Every country has their fair share of bizarre foods, but Jamaican cuisine must surely take the cake (yep, excuse the pun). This lush island nation is home to some of the most delicious meals around (jerk chicken, coco bread and banana fritters, anyone?). But there are also some meals that are so bizarre, you’ll wonder how they were ever created.
We’ve come up with eleven of Jamaica’s most bizarre foods that might seem odd at first, but, heck, you’ll be VERY happy we introduced you to them once you’ve tried them. At least, we think so.
1: Fish tea
Ok, so it’s not tea as in a cup of tea, but more like a spicy soup. Fish tea takes many hours to prepare and includes everything from pumpkins and yams to cassava, coconut milk, and of course fish. Up to 15 pounds of fish can be used in a single batch. All the ingredients are boiled until they become soft… and delicious. Oh, and some believe it to be an aphrodisiac, so have fun with that!
2: Peanut Porridge
Looking for a good source of protein? Make yourself a bowl of peanut porridge. This tasty dish was once only served by Rastafarian street vendors in Jamaica, but it has since become a favourite all over the country. The porridge consists of peanuts, cornstarch, evaporated milk, water, and spices, with a little condensed milk to sweeten it up. Sounds delish!
3: Easter bun with cheese
Easter buns are huge in Jamaican culture… but so is sticking a slice of cheese on ’em. Jamaican Easter buns are more like fruit cake than the buns Aussies know of, and they’re rich with molasses, so they need a little bit of creaminess. So why not cheese? If you travel to Jamaica during the Easter season, you’ll definitely be able to feast on this snack — it’s everywhere.
This fruit was imported to Jamaica from West Africa back in the 18th century and since then it has become prevalent in many Jamaican dishes. The fruit is kind of buttery with a mild taste, but don’t let that fool you — the unripened parts of an Ackee contain toxins that can make you vomit, become dehydrated, and in some cases, die. So eat with caution. Or better yet, don’t eat at all!
5: Run down
Weird name but delicious meal! Run down is a stew that consists of fish (usually mackerel), coconut milk, yams, tomato, and seasonings. If fish isn’t available, you can expect to eat this with pickled fish, cassava, or — get this — bull pizzle. Run down is a traditional Jamaican breakfast dish, which is usually served alongside dumplings, boiled green bananas and breadfruit.
6: Mannish water
Looking for a good old fashioned aphrodisiac? Grab a bowl of Mannish water, a Jamaican goat soup made out of the animal’s head, brains and heart, with a mix of veggies. This soup is sometimes served to a groom of the night of his wedding and is a popular meal at large functions.
7: Solomon Gundy
What goes great with a cracker in Jamaica? Solomon Gundy! This is a pickled fish pâté that’s usually served as an appetizer. Typical Jamaican Solomon Gundy is made with smoked red herring, chili pepper and spices, and is available in jars to take home.
8: Soursop ice cream
You haven’t tried all the ice cream flavours after all! Soursop ice cream is made with puree from the soursop fruit, fresh ginger, lime juice, vanilla, and condensed milk. Since soursops are a little tart, the ice cream has a bittersweet flavour, which is surprisingly delicious.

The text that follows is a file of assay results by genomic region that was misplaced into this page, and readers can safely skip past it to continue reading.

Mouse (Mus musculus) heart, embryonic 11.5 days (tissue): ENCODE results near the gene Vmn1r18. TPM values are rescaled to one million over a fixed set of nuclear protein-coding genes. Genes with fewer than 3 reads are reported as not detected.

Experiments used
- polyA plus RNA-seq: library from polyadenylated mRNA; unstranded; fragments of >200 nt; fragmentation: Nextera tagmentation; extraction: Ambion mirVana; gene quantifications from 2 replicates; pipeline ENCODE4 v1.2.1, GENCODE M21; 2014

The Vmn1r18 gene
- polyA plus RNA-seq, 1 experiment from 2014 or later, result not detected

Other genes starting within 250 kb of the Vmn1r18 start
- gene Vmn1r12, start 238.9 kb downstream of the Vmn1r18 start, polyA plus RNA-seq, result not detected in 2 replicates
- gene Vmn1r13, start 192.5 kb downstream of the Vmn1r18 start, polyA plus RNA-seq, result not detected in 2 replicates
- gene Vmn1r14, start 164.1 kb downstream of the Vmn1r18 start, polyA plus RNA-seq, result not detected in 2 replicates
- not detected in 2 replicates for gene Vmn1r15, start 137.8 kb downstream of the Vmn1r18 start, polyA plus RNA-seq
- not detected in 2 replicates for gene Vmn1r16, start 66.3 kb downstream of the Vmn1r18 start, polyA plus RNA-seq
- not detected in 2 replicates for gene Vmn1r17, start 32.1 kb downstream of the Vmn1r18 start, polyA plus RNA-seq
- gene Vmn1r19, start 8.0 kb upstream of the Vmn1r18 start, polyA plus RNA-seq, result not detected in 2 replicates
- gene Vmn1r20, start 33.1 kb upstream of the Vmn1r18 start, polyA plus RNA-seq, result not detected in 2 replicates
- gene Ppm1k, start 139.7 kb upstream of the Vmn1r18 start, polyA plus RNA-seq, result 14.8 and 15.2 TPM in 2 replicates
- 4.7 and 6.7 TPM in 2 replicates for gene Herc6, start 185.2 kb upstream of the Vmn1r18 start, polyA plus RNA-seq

9: Cow cod soup
Also considered an aphrodisiac in Jamaica, cow cod soup is made with a bull pizzle and cooked in a rum-based broth with a scotch bonnet pepper (spicy lovers, this one’s for you!). While the idea of eating genitals isn’t too appetizing, the soup also contains yams, carrots, turnips, and spices to make it mouth-wateringly good.
It might look like a regular fruit salad but Matrimony is 100% Jamaican thanks to exotic spices thrown into the mix. Oranges, grapefruit and star apple are sliced up, with nutmeg, sweetened condensed milk and freshly chopped mint added before serving. What a treat!
11: Stamp and go
These little fritters are made with salt fish and eaten as a traditional breakfast meal in Jamaica. The name of Stamp and Go allegedly comes from the 18th century when things had to be done in a hurry on British sailing ships to the order ‘Stamp and Go!’ The fritters can be made with a variety of different ingredients, such as scallions and scotch bonnet peppers.
Now, it’s not just the food that makes Jamaica irresistible. It’s the rum, too!
Appleton Estate has been creating authentic Jamaican rums in lush and fertile terrain at the island’s heart for more than 265 years. And now these incredible rums are making their way to Australia with three very exclusive events, starting November 20th.
Over three weekends in November and December, Sydneysiders will get to experience the tastes of Appleton Estate for themselves, with a unique multi-sensorial experience that sees CBD and inner-city bars transformed into the heart of Jamaica with Jamaican music, Jamaican food, bespoke styling recreating the lush interior of Jamaica’s cockpit country, as well as Appleton Estate free tasting and signature cocktails (made with Appleton Estate Rum, of course!).
If you love all things Jamaican, mark the calendar for the Appleton Trail. This unique event kicks off at the Village Inn, Paddington from November 20-21, moving to Sweet Hearts Rooftop from November 27-28, with the trail concluding at Taylors Bar in Sydney CBD on December 4-5, 2015.